A soulful blues wallow!
May 27, 2011
7:00PM to 9:00PM
|Contact Name||(970) 241-8801|
On Friday, May 27, Bobby Walker performs in the Radio Room with special guest Harry Harpoon at 7 pm. Bobby performs with an authenticity that makes his interpretations sound as fresh as if they were being recorded for the first time today.
Bobby Walker is a Detroit native, and brings world class guitar work to the songs he plays -- be they slide-filled acoustic roots tunes, country blues, soul blues, or gotta-dance-rockin' blues. His voice has been cured by thousands of miles, some good whiskey, and years of sharing the stage with luminaries like Merle Haggard, Elvin Bishop and Roy Buchanan. Add to that his masterful drumming, blues harmonica and keyboard.
Bobby was a founding member of the Tel-Rays with Jinx Jones. His latest release, WAY BACK WHEN, is a celebration of some great old songs Bobby grew up with. Bobby tours extensively in the U.S. and just returned from an extensive European tour.
"In his whiskey-soaked rasp, you can hear the miles he’s traveled.... Whatever 'it' is, Walker’s already got it." -- WESTWORD
"Bobby Walker digs into the soulful side of blues with a gritty voice suited well to the gospel ('Turn me Around'), deep blues ('Mean Old World') and funky tracks ('Good Morning Little School Girl') on GIT IT." -- BLUES REVIEW MAGAZINE
Harry Harpoon joins Bobby on harmonica, slide guitar and vocals. Bobby once told Harry Harpoon, "You just like to wallow in it, man. You start in playing and it’s just one big blues wallow. You’re a real blues hog." Born and bred in East L.A., Harry Harpoon began playing harmonica at age three because "it was the only instrument Grandpa didn’t play." His folks weren’t crazy about their eldest becoming a musician. "Mom had this idea about me learning to be a draftsman." But they did give him The Beatles’ WHITE ALBUM one Christmas. "The only song I liked was ‘Revolution,’ which turned out to be an Elmore James lick -- but at the time I didn’t know who Elmore James was." The only other record Harry owned was a Jimmy Reed album (obtained in an illicit manner). "The girls loved Jimmy Reed and I wanted to get close to the girls. I didn’t even know who Jimmy was or what that music was, but I knew I liked it." It was his first love -- harp -- that lured Harry to the stage. Then he saw this blind guy playing bottleneck and liked the way it sounded so he taught himself slide guitar.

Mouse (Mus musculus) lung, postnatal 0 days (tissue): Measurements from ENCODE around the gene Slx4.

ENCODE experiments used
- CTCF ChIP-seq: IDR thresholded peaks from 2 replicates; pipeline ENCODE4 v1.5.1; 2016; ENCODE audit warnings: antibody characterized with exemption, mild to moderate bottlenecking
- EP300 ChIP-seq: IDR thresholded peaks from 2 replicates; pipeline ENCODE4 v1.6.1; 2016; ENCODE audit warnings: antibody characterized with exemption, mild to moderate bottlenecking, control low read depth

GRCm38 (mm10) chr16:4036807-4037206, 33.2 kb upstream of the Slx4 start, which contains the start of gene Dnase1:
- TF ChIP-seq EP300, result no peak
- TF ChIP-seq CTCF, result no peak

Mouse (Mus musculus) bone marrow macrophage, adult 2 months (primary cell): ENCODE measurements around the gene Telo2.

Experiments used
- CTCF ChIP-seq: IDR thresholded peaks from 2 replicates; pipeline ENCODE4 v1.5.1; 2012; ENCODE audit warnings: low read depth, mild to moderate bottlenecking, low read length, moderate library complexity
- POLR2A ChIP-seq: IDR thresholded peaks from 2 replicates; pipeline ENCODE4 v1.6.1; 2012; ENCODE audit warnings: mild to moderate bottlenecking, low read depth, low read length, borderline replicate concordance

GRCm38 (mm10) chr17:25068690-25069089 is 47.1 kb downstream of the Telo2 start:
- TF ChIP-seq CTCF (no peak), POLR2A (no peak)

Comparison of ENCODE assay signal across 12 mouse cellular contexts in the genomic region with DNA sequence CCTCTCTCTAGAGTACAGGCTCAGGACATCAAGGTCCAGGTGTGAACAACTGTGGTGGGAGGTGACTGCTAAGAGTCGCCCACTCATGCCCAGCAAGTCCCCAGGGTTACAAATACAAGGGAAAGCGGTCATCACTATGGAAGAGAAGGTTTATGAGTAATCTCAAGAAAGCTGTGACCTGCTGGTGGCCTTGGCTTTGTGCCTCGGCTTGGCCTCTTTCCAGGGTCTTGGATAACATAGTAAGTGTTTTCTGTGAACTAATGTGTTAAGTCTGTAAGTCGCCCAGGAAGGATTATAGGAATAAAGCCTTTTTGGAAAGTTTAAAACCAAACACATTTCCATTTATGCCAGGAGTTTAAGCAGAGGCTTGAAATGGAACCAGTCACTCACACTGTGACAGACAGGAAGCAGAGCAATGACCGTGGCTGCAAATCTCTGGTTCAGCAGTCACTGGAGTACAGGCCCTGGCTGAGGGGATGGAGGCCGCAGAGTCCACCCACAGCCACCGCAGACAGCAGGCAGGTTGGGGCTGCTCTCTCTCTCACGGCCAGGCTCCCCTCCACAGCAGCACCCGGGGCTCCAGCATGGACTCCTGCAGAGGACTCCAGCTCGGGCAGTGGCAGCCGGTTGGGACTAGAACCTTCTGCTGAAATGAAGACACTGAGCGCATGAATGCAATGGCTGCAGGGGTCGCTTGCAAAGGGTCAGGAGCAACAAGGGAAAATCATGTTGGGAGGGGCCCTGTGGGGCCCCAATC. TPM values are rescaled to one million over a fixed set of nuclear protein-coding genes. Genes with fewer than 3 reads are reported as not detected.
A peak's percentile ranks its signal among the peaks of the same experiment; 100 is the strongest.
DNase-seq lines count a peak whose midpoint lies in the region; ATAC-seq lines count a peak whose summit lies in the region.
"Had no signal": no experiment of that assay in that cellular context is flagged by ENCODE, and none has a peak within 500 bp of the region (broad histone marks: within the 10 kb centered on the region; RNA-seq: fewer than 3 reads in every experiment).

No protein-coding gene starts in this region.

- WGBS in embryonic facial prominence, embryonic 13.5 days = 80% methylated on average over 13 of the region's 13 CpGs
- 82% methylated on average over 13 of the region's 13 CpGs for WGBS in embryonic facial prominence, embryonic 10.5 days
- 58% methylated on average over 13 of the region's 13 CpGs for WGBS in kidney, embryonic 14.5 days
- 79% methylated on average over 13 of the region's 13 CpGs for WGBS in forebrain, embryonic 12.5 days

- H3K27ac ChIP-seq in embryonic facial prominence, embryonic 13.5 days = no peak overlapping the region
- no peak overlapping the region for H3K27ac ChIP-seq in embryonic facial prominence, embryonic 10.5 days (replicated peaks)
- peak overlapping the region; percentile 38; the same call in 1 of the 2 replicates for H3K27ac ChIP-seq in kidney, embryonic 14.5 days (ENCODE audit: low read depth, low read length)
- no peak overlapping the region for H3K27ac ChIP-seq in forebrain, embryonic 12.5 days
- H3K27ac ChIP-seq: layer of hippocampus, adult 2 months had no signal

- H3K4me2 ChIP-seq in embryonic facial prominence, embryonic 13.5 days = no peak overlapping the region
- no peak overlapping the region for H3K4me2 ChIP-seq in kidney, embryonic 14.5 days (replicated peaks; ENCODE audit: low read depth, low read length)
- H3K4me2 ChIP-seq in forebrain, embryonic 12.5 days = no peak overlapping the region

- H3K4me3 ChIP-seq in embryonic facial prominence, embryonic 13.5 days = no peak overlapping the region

Harry also shared a stage with many other blues greats as well as folk luminaries, including Elvin Bishop, Charlie Musselwhite, Margie Evans, Utah Phillips and Robert Cray. In Nevada, Harpoon opened for touring musicians like George Thorogood. RED'S BLUES, a CD recorded in one take at the Grammy Studio, features Harry and Bobby Walker as they appear live -- playing side-by-side with no over-dubbing, but creating a gut-bucket sound "that’s a lot of racket for two guys."